Attend services at this English decorated style church. Built in 1862 in open fields, the stone building is now in the center of Brown University located on the East Side of Providence. A peaceful country church feeling pervades the atmosphere of this gothic Middle Age structure. Music of the liturgy drifts into the high alcoves of Our Lady's Chapel. The Chapel affords east and west views, a reminder of parish diversity at St. Stephens. Daily Services, small weddings and funerals are held in the Chapel.
The Providence Athenaeum is one of America's oldest member-supported libraries and it has functioned as such since 1753 (though the present structure was built in 1838). According to 19th-century legend, the poet Edgar Allen Poe courted Sarah Whitman in the stacks of this granite Greek Revival building. Some of the collections include documents and books from the original Providence Library, rare editions from American authors like Louisa May Alcott and Herman Melville along with the Robert Burns collection, which has more than 400 items. Today, the Athenaeum hosts events throughout the year with a focus on education for both adults as well as children.
The Providence Performing Arts Center is the second largest theater in New England. It seats 3200 people and it originally opened as a Loew's movie theater in 1928. It was added to the National Register of Historic Places after its 1977 renovation. In this baroquely elegant space, the stage is set for Broadway musicals and concerts. Events as diverse as a Jackson Browne concert or The Sound of Music can be found on this venerable establishment's schedule. Located downtown on Weybosset Street, PPAC (pronounced Pea-Pac, as it is known locally) is close to many downtown hotels as well as other attractions.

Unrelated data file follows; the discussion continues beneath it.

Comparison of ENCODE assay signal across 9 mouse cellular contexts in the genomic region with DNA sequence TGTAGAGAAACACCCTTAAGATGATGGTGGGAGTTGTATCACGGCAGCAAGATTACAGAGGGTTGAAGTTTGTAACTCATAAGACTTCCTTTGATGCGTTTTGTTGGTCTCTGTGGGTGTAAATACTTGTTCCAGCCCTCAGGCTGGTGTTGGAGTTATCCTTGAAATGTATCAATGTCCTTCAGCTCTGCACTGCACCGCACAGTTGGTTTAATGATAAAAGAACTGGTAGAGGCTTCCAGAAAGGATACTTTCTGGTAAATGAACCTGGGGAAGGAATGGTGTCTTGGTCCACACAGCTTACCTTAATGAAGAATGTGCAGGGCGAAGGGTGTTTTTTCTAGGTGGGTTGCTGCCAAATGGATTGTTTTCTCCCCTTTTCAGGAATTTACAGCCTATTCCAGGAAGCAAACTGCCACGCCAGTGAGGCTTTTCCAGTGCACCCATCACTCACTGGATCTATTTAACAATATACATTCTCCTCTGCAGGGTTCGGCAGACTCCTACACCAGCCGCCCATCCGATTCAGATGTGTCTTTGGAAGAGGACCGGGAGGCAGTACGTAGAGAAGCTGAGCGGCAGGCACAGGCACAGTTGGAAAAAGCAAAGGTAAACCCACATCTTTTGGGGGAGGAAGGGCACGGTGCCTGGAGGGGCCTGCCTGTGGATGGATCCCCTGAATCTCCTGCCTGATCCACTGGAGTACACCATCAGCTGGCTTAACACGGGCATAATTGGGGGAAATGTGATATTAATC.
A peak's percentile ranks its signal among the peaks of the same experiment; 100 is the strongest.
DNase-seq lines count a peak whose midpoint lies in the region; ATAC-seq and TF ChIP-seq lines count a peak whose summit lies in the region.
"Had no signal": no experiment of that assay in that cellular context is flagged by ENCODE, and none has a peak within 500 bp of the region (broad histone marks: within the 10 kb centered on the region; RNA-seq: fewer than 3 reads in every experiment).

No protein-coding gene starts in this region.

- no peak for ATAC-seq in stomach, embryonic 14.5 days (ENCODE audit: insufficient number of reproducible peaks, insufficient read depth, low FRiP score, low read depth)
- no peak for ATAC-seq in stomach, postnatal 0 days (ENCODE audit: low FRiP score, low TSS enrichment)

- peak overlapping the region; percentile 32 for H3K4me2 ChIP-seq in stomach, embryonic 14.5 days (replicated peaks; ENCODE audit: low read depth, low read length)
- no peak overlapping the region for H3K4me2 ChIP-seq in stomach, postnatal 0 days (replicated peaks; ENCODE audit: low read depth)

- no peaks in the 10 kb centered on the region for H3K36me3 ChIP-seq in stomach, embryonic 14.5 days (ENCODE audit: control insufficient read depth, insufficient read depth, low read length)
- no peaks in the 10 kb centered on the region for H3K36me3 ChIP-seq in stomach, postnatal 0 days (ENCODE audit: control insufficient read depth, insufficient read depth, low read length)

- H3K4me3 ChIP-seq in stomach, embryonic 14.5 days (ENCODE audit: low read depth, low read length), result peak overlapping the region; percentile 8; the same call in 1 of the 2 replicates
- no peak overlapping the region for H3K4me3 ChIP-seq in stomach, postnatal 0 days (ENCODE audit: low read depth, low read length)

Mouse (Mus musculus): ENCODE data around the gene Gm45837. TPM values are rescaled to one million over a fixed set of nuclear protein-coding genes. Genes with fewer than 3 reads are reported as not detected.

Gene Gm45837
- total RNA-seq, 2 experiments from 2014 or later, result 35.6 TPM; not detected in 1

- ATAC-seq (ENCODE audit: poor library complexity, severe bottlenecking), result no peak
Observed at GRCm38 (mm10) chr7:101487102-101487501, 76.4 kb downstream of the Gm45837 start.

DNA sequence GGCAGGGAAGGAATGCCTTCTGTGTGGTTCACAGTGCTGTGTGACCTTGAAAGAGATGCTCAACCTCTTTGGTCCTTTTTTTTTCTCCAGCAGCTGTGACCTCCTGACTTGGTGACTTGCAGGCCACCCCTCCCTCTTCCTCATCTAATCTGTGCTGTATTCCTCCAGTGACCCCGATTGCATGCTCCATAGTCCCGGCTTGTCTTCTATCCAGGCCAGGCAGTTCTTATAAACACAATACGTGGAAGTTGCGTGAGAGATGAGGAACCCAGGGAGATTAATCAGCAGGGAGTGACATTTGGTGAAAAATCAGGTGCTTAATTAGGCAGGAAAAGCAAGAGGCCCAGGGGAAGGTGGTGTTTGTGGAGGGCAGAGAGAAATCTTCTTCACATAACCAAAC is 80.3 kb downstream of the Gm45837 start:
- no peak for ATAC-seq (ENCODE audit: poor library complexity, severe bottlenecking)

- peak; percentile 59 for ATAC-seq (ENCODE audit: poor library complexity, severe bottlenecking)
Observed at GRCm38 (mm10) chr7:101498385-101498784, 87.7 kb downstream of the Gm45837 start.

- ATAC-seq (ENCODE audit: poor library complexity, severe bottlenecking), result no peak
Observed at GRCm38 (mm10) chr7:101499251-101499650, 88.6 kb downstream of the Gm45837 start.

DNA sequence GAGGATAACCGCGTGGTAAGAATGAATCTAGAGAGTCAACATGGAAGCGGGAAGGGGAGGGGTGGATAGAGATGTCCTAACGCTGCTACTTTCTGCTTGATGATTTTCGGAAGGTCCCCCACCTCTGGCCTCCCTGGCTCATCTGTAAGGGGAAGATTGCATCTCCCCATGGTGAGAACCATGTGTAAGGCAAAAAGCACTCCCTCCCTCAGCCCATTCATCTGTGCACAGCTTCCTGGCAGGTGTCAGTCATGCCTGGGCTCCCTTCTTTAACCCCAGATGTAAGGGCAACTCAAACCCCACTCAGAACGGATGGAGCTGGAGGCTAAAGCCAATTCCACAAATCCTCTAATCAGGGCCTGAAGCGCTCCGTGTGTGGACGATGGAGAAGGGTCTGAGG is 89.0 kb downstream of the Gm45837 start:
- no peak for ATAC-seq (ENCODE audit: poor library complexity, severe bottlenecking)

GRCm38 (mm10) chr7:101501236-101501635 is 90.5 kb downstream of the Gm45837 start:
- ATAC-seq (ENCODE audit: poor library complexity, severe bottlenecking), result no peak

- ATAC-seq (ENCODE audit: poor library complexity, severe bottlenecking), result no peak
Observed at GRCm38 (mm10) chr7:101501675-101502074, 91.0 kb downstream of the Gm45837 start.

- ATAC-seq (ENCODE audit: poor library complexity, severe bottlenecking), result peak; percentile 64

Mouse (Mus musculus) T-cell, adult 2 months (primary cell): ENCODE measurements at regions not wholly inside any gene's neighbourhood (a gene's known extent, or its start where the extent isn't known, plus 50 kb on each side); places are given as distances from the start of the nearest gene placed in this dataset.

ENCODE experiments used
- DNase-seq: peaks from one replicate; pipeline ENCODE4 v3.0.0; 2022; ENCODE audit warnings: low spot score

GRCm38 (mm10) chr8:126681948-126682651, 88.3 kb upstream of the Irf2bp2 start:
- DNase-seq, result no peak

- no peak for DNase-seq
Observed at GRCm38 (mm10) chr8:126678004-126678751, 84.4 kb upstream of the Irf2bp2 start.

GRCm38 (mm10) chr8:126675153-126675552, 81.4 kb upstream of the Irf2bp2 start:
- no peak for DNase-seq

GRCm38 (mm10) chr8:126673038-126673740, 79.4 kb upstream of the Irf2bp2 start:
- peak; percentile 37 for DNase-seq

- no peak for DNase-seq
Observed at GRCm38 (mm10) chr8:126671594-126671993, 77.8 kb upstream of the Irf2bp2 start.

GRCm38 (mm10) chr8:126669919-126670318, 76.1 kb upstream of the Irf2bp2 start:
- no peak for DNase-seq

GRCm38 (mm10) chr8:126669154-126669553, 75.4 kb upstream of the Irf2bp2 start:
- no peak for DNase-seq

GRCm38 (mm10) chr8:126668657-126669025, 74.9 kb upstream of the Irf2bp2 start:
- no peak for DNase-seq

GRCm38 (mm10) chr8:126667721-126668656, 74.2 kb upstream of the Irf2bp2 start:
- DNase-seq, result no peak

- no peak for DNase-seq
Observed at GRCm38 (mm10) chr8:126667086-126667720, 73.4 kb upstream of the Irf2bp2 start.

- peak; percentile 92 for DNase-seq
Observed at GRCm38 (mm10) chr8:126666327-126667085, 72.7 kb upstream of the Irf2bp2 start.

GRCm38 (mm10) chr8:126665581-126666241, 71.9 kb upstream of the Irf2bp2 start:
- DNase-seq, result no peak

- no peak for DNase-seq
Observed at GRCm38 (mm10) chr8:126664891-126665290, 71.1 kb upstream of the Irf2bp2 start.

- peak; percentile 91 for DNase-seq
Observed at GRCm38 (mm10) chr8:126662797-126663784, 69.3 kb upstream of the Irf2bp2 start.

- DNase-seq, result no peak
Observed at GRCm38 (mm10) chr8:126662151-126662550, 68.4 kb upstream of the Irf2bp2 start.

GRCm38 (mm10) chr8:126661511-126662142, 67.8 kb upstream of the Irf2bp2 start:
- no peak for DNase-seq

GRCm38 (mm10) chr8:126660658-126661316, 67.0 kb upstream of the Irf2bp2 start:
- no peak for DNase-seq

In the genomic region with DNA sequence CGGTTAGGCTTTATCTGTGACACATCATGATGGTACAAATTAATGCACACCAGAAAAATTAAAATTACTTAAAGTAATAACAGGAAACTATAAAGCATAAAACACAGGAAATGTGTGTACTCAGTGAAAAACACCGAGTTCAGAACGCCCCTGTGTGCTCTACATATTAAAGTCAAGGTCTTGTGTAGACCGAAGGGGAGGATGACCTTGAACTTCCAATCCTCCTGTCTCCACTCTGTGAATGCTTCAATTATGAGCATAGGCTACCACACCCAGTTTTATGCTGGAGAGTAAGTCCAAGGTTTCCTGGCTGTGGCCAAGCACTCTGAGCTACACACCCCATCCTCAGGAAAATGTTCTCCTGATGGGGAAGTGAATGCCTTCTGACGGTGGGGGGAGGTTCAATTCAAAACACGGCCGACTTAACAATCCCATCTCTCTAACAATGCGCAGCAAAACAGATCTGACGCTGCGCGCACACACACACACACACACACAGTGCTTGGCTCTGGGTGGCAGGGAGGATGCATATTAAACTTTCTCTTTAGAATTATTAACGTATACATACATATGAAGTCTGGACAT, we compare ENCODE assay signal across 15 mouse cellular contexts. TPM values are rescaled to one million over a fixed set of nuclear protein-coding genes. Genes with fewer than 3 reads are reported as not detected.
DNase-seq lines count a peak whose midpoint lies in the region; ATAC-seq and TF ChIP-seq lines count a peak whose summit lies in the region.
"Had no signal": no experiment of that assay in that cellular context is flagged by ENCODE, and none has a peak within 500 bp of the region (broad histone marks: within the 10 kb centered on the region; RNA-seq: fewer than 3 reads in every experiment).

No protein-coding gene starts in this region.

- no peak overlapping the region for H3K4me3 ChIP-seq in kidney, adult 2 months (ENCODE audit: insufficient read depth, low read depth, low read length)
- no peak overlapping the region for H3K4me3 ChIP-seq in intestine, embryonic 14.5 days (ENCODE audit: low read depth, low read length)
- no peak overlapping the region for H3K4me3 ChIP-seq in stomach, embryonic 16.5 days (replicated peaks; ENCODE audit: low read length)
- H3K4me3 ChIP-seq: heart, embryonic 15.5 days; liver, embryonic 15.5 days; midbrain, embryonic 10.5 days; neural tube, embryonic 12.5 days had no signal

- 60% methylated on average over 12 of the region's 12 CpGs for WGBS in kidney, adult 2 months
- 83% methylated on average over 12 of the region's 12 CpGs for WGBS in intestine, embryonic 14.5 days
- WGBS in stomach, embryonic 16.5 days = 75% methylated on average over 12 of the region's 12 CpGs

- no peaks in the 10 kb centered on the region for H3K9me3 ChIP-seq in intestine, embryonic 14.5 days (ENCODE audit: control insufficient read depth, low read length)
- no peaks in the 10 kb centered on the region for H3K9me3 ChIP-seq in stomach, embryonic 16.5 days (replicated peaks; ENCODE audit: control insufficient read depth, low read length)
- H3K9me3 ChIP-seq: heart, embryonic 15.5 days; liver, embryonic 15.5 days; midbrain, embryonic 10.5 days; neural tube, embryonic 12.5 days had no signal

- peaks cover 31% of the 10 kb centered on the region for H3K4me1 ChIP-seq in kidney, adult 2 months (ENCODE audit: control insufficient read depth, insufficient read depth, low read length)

In 1764, three men from Newport established 'The College in the English Colony of Rhode Island and Providence Plantations,' which, for the sake of brevity, was shortened to Brown University in 1804. One of the original eight Ivy League Colleges, standing strong ever since its inception, Brown University boasts an excellent educational offering which spans diverse disciplines including engineering, design, ancient studies, archaeology, academics and sciences, among others. However, the university bears as much brilliance in its architecture as it does in its academics. Its campus is laden with exceptional examples of late 18th-century architecture residing around the Wriston and Simmons quadrangles, as well as those on the Pembroke College campus, and along Benefit Street.
Destroyed once by fire and rebuilt in the 19th century, this striking pale stone and wood edifice attracts visitors strolling historic Benefit Street. The Gothic-looking spire rises tall above this corner of College Hill, with its handsome black-faced clock, and the church bells can be heard tolling through a portion of the East Side. The services at the First Unitarian Church start on Sundays from 10.30am.
In 1837, the cathedral was established with the celebration of the first Mass. It is the mother church of the Roman Catholic Diocese of Providence. The structure is made from brown sandstone and is a standing example of architectural brilliance. Inside the church, green marble is extensively used. Oil paintings and statues form an integral part of this church. The stained glass windows, depicting scenes from testaments, take you back in time. It also has the largest organ featuring 6,616 pipes.
This museum tells the fascinating story of Cape Verdean Americans and their culture. Cape Verde was a Portuguese colony, located off the coast of West Africa, that gained independence in 1975. Men and women from there migrated to New England in the 1800s and onward, working on whaling ships and Cape Cod's cranberry bogs. They brought with them a unique culture—part African, part European—and have continued to have strong bonds with their mother country to this day. Their story is a fascinating one and this museum, the first of its kind in the country, tells it with well-organized exhibits and rare artifacts.